[Event "Topalov-Laznicka m 2013"] [Site "Novy Bor CZE"] [Date "2013.09.25"] [Round "6"] [White "Laznicka, Viktor"] [Black "Topalov, Veselin"] [Result "0-1"] [ECO "D31"] [WhiteElo "2677"] [BlackElo "2769"] [Annotator "Ramirez Alvarez,Alejandro"] [PlyCount "76"] [EventDate "2013.09.19"] 1. c4 e6 2. Nc3 d5 3. d4 Be7 {There's always a lot to be said about the Orthodox type of position in the Queen's Gambit. Obviously Black isn't aiming for an utlra-aggressive setup the way that the King's Indian or Benoni deal with the opening, and it's even more solid than a Queen's Indian or a Slav, so why isn't it more popular? The reason really is that it is quite passive and if White doesn't do anything special he should retain the slightest of edges. However, once in a while, specially lately, White goes for immediate aggression to try to punish Black for trying to develop so harmoniously.} 4. cxd5 exd5 5. Bf4 c6 6. e3 Bf5 (6... Bd6 7. Bxd6 Qxd6 {is also a popular line.}) 7. g4 $5 {Nothing new under the sun. This idea has been around since the age of Botvinnik, but only lately has White really explored all of its potential.} Be6 8. Bd3 (8. h4 $5 Nd7 9. g5 h6 10. g6 {was seen just yesterday in the game Stefanova-Kosteniuk, Tashkent Grand Prix}) 8... Nd7 9. Bf5 $5 {Not entirely new. Volkov tried it unsuccessfully against Grachev last year, but whenever Volkov essays something grandmasters look at it with interest.} Bxf5 {already new, Gracehv chose Nf8.} 10. gxf5 Bb4 11. Nge2 Ne7 12. Qc2 {White's pawn on f5 is very weak, but it is hard to get to. The open f-file and the potential to set up a strong pawn center compensate.} Nb6 13. f3 $2 {Strangely we will see that this move is the source of all of White's problems from now on. Of course, hindsight is 20/20.} (13. Rg1 g6 14. Be5 {was certainly more to the point.}) 13... g6 $5 {Black takes advantage of the fact that the f3 move has somewhat weakened dark squares, specifically the h4-e1 diagonal and the e3 square. Topalov's idea is very strong.} 14. fxg6 Nxg6 $1 {Topalov's idea.} 15. O-O-O Qe7 16. Rd3 Nc4 {The pressure on e3 is ramping up, and Laznicka decides to kick out this knight from c4, but at the cost of further weakening his dark squares.} 17. b3 Na3 18. Qb2 Nxf4 19. Nxf4 Rg8 {With white's discoordinated rooks, it is suddenly Black that takes advantage of the open g-file.} 20. Qf2 O-O-O 21. Kb2 Kb8 22. Nb1 Rde8 23. Nxa3 Bxa3+ 24. Kb1 Bd6 {White's position is very discoordinated, and oh did he wish his pawn on f3 was back on f2...} 25. Ne2 Qe6 26. Nc3 Qf5 27. Rhd1 Rg6 28. R1d2 Qh3 29. f4 Qf5 30. Ne2 h5 31. Ng3 Qg4 32. Qe2 h4 33. Qxg4 Rxg4 34. Nf5 Bb4 {White hasn't lost material yet, but his position keeps becoming worse and worse. His rooks are horrible compared to their counterparts and specially h2 will be hard to hold on to.} 35. h3 (35. Rf2 Rh8 $1 {Suddenly puts the question to the knight on f5: how exactly are you going to go back? The threat is Rh5.}) 35... Rg6 36. Re2 (36. Nxh4 Rg1+ 37. Rd1 Rxd1+ 38. Rxd1 Rxe3 {is hopeless as White is about to lose a pawn or two.}) 36... Rh8 37. e4 Rf6 38. Ng7 Rg8 {The lone knight on g7 perishes as his rooks are unable to support him. Topalov played a positionally brilliant game to conclude this match.} 0-1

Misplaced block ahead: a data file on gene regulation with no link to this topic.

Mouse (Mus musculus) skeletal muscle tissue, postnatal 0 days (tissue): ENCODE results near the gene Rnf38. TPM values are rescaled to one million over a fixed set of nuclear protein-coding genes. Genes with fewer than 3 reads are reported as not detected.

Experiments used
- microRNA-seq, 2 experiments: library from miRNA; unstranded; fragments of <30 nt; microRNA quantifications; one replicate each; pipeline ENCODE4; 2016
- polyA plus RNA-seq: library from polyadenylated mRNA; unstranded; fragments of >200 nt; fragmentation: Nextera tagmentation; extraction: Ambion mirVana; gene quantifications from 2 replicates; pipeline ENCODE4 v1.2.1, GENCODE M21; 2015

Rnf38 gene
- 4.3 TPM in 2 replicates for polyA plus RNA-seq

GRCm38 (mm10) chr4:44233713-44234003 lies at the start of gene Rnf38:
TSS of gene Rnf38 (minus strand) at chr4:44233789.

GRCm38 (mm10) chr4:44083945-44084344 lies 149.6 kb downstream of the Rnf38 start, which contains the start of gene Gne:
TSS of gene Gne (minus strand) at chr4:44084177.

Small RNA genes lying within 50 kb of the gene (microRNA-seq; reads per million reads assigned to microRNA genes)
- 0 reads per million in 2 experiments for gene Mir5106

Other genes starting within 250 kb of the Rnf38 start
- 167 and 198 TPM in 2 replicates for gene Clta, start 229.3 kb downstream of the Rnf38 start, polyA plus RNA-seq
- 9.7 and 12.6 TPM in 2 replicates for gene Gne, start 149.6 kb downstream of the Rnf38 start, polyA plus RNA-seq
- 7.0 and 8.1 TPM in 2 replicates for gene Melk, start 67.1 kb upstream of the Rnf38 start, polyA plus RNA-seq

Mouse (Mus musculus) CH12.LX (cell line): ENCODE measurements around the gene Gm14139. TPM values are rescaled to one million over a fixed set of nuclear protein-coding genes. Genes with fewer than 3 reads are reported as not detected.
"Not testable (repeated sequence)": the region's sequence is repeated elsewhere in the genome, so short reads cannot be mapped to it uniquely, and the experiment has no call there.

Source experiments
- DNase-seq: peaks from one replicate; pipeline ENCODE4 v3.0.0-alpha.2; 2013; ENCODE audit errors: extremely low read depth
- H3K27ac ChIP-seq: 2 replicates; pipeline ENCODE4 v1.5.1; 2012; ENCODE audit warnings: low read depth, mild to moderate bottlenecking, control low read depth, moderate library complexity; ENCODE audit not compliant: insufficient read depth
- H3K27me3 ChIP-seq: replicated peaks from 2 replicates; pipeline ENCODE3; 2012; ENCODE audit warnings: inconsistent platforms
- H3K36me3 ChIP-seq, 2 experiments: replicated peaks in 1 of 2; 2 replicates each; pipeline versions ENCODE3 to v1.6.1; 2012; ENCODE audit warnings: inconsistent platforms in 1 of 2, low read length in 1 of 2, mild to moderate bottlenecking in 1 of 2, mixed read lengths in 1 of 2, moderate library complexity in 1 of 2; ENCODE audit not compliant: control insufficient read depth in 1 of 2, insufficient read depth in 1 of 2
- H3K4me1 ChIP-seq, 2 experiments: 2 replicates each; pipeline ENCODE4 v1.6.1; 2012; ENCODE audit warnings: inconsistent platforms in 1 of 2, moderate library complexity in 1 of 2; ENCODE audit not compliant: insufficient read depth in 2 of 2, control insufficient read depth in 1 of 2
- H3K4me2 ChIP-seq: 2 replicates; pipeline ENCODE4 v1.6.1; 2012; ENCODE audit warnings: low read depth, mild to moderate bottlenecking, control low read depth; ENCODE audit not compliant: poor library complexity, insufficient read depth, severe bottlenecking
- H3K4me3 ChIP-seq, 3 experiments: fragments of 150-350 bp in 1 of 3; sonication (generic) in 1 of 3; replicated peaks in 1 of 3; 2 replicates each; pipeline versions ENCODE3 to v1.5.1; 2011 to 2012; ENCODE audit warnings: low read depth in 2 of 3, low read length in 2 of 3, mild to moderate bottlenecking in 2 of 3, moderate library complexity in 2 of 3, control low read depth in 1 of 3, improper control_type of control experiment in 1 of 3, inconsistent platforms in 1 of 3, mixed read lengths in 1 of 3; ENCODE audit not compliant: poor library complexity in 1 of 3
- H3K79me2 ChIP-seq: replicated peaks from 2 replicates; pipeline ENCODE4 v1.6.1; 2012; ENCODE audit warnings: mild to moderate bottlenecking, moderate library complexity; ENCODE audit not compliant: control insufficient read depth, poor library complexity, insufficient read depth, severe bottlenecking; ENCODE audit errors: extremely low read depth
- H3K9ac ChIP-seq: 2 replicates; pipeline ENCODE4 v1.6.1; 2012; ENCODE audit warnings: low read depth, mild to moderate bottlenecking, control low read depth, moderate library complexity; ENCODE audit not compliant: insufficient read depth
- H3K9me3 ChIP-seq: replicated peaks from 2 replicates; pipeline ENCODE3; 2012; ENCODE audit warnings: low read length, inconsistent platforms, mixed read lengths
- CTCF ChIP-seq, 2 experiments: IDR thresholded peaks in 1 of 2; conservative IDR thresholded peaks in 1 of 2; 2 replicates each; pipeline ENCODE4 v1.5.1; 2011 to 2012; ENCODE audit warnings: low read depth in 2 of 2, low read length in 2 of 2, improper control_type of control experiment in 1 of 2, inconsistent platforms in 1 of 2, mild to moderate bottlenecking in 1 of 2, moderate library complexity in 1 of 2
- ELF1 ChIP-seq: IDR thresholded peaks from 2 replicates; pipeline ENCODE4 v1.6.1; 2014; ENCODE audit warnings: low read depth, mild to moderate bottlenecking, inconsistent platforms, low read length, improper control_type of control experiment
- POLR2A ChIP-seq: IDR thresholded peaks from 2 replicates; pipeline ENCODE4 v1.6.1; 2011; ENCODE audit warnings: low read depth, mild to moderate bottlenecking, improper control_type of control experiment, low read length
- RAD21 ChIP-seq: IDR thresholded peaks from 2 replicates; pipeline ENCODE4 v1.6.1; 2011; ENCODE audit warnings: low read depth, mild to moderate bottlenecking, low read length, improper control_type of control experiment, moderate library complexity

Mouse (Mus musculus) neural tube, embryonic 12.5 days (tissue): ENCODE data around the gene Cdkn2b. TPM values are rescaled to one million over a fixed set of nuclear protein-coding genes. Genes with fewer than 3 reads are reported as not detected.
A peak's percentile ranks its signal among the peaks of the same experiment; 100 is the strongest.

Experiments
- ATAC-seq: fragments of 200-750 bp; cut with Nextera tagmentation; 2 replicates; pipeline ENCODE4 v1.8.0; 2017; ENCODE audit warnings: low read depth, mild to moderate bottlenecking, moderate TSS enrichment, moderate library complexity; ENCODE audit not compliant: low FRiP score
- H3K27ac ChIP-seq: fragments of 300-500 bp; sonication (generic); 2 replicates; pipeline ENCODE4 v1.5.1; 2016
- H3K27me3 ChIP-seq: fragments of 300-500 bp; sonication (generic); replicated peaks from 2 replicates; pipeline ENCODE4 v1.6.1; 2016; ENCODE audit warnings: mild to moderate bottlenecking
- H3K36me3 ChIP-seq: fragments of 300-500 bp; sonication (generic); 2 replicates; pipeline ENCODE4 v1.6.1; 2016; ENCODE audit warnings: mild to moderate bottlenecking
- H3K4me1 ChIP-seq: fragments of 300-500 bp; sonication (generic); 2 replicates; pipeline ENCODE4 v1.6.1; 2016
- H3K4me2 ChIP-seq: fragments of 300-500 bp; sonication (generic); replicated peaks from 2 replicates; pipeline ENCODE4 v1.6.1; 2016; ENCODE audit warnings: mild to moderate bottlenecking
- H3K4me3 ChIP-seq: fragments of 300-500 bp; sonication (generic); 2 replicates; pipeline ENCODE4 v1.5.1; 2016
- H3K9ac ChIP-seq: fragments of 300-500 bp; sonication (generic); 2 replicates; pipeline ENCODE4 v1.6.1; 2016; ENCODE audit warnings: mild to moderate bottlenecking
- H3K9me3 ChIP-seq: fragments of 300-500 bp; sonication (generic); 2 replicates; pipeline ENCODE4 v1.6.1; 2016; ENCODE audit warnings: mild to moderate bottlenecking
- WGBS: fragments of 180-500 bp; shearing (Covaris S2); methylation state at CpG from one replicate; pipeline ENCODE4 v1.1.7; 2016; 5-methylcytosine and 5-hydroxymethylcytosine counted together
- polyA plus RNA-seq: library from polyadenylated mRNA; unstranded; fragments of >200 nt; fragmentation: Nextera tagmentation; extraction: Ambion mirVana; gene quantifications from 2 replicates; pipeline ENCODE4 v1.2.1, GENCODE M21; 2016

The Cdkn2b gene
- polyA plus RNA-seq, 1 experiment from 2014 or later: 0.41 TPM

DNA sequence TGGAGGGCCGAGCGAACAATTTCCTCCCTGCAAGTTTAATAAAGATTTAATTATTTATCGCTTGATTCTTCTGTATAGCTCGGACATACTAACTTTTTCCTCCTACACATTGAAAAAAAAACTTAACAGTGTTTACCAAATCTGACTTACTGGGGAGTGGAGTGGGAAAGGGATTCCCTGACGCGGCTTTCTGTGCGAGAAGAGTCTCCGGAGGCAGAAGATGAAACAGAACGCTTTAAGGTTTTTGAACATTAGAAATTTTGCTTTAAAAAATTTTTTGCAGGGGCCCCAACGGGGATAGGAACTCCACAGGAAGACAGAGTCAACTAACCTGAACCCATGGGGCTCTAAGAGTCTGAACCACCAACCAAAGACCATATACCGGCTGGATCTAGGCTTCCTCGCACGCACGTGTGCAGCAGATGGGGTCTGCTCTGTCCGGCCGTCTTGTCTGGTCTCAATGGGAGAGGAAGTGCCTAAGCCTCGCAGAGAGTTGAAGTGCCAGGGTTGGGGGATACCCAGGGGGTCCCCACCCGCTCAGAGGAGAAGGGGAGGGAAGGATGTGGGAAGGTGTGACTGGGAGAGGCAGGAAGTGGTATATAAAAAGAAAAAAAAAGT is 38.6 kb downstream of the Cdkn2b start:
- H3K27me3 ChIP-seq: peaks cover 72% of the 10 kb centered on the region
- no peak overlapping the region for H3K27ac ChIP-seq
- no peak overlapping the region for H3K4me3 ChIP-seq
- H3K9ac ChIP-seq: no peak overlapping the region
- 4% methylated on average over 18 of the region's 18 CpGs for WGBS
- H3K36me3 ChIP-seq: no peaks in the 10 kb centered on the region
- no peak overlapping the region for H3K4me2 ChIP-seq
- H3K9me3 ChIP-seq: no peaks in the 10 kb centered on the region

Topalov showed in Novy Bor he is a master with the Black pieces

The other match ended in a 3-3 tie between GM Romanishin and IM Kriebel

Topalov receives his prize, which is being examined by Silvio Danailov, his manager and ECU President

The artist Ludmila Zilkova, was the designer and creator of these beautiful trophies

The man with his deserved prize: Topalov beat Laznicka quite convincingly

Photos by Vladimir Jagr

Replay all match games

Scores

Players Rtng
1
2
3
4
5
6
Total
Veselin Topalov 2769
1
0
½
1
½
1
4
Viktor Laznicka 2677
0
1
½
0
½
0
2
Players Rtng
1
2
3
4
5
6
Total
Thaddeus Kriebel 2365
½
0
1
½
½
½
3
Oleg Romanishin 2499
½
1
0
½
½
½
3

Links

The games will be broadcast live on the official web site and on the chess server Playchess.com. If you are not a member you can download a free Playchess client there and get immediate access. You can also use ChessBase 12 or any of our Fritz compatible chess programs.


Topics NovyBor
Discussion and Feedback Join the public discussion or submit your feedback to the editors


Discuss

Rules for reader comments

 
 

Not registered yet? Register